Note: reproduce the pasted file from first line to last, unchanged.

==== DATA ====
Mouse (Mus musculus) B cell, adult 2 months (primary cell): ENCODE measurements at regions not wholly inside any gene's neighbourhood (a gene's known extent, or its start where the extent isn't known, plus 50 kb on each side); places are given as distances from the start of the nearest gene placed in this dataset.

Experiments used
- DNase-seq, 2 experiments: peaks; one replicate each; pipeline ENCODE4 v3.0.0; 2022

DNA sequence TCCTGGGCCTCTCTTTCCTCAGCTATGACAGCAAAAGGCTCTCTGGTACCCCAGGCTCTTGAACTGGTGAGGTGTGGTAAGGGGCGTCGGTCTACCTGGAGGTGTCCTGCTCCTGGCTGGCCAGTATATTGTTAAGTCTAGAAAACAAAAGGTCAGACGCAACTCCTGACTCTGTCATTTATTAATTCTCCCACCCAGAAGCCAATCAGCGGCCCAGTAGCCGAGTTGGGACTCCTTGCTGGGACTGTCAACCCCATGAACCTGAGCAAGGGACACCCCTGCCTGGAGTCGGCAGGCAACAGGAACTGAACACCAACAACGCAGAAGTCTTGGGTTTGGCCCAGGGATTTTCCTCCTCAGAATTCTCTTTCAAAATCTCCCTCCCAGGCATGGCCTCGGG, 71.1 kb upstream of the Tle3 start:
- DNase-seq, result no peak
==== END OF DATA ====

Mouse (Mus musculus) B cell, adult 2 months (primary cell): ENCODE measurements at regions not wholly inside any gene's neighbourhood (a gene's known extent, or its start where the extent isn't known, plus 50 kb on each side); places are given as distances from the start of the nearest gene placed in this dataset.

Experiments used
- DNase-seq, 2 experiments: peaks; one replicate each; pipeline ENCODE4 v3.0.0; 2022

DNA sequence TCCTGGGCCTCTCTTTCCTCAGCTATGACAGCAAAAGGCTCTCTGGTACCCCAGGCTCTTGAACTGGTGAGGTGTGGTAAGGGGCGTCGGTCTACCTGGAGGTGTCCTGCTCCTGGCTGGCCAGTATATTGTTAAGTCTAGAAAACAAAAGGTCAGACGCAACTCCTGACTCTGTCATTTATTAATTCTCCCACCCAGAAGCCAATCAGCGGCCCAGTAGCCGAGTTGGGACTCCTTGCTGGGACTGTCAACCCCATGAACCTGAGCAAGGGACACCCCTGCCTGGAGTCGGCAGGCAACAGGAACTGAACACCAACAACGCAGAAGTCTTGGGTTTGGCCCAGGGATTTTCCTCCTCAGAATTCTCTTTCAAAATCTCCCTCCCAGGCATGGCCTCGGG, 71.1 kb upstream of the Tle3 start:
- DNase-seq, result no peak